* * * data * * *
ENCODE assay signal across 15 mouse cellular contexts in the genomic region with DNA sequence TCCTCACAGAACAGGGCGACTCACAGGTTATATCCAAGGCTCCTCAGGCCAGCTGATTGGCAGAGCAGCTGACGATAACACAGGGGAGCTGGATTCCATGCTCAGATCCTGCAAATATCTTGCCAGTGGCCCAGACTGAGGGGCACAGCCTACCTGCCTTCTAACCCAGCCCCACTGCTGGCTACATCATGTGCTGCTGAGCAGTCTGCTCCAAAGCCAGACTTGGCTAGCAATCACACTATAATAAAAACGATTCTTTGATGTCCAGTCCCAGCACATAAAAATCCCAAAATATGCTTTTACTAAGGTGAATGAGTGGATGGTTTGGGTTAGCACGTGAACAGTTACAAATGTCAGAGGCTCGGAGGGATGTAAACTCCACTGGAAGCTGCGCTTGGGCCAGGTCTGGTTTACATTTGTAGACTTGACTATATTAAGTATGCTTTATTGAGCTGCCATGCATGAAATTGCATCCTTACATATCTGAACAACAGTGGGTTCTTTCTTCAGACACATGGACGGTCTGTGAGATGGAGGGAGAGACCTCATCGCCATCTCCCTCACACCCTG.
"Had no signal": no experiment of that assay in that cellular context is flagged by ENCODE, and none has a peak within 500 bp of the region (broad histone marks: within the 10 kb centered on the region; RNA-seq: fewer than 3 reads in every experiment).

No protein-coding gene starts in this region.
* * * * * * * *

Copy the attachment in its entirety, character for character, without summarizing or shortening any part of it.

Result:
ENCODE assay signal across 15 mouse cellular contexts in the genomic region with DNA sequence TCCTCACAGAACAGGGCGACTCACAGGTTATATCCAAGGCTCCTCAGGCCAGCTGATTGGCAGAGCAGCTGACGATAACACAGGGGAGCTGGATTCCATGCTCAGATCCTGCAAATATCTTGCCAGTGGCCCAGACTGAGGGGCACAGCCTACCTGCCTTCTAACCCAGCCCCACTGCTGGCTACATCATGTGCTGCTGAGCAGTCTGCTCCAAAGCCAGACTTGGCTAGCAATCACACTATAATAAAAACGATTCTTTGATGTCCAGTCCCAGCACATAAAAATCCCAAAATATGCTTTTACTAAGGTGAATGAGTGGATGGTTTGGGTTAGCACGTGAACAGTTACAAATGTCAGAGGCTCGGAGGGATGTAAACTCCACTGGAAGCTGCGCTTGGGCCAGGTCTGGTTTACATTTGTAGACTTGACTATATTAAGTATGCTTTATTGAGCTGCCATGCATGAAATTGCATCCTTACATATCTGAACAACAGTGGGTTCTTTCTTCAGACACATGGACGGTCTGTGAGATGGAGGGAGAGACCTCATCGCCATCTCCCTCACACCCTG.
"Had no signal": no experiment of that assay in that cellular context is flagged by ENCODE, and none has a peak within 500 bp of the region (broad histone marks: within the 10 kb centered on the region; RNA-seq: fewer than 3 reads in every experiment).

No protein-coding gene starts in this region.